Sporting an array of microelectrode electrochemical sensors designed to measure ethanol levels, combined with a 4-turn on-chip coil for RF energy harvesting and backscatter communication, the 0.85×1.5mm2 chip is small enough to be injected under the skin using a 16-gauge syringe for continuous, long-term alcohol monitoring.
In order to remove ambient interferences and motion artifacts, the “BioMote” sensor node as the authors describe it consists of three electrochemical sensors: one functionalized with the AOx enzyme to measure ethanol; one unfunctionalized sensor that measures background and non-specific/interfering species; and a third microelectrode functionalized with a hydrogen ion selective membrane (IrOx), to perform pH measurements. This allows for a differential measure of the ethanol content in the subcutaneously interstitial fluid.
The sensing principle is based on the enzymatic reaction that occurs when alcohol oxidase (AOx) interacts with ethanol, producing hydrogen peroxide (H2O2) as a by-product which is then oxidized to generate free electrons to be detected. The researchers also implemented on-chip a low-power multi-technique potentiostat to support both amperometric and potentiometric measurements with 2.5nA sensitivity with 30.1 dB dynamic range and 0.5mV sensitivity with 43 dB dynamic range, respectively.
Designed in 65nm CMOS, the whole chip only draws 0.970µW and is powered via the coupling between its on-chip coil and a wearable device at 985MHz. It transmit the ethanol measurement readouts through backscatter using a self-oscillating current-to-frequency (I-to-F) converter, modulating the resonant frequency of the wireless link. The researchers also designed ultra-low power sensor readout circuits for the chip and were able to minimize its measurement time to just three seconds, further reducing power consumption.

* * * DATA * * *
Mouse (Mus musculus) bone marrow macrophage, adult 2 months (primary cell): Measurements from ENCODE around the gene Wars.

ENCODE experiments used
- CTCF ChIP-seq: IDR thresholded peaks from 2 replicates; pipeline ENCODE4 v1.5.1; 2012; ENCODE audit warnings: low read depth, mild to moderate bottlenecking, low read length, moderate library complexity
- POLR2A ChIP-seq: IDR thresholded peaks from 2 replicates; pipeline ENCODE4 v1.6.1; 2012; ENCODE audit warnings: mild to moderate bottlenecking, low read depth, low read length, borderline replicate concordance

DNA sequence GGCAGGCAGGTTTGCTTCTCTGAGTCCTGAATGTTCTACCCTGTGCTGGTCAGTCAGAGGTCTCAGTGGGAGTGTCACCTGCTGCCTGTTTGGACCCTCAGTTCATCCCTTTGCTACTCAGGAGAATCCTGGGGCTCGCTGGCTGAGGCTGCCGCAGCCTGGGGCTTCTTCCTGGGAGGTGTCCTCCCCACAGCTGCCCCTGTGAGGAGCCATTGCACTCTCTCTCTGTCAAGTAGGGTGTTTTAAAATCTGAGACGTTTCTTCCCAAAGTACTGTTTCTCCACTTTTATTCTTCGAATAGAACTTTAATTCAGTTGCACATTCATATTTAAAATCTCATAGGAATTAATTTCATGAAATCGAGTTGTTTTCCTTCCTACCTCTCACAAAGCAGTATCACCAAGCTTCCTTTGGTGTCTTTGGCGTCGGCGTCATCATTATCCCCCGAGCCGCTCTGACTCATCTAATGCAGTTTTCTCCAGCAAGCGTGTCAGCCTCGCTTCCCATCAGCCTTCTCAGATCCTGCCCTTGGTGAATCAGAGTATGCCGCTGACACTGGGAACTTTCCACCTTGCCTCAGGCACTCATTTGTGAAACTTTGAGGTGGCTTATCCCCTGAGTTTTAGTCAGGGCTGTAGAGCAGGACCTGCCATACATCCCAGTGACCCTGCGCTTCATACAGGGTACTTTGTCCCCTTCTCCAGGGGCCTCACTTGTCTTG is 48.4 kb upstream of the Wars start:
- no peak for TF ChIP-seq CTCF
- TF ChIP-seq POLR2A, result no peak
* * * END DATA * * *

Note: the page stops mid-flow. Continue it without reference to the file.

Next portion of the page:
“The ultimate goal of this work is to develop a routine, unobtrusive alcohol and drug monitoring device for patients in substance abuse treatment programs,” explained Drew Hall, an electrical engineering professor at the UC San Diego Jacobs School of Engineering who led the project.
The idea of such an implantable chip is to remove the need for obtrusive breathalyzers or lengthy and costly blood tests, it could be administered in a clinic without surgery. The chip has been tested in vitro, in mixtures of ethanol in diluted human serum underneath layers of pig skin. Next, the researchers plan to test the chip in live animals.
It is only a proof-of-concept, but the researchers have already filed a provisional patent on this technology. Hall envisions that multiple sensors on a chip could be functionalized to detect different substances, making it possible to offer long-term, personalized medical monitoring.
University of California San Diego – https://ucsd.edu/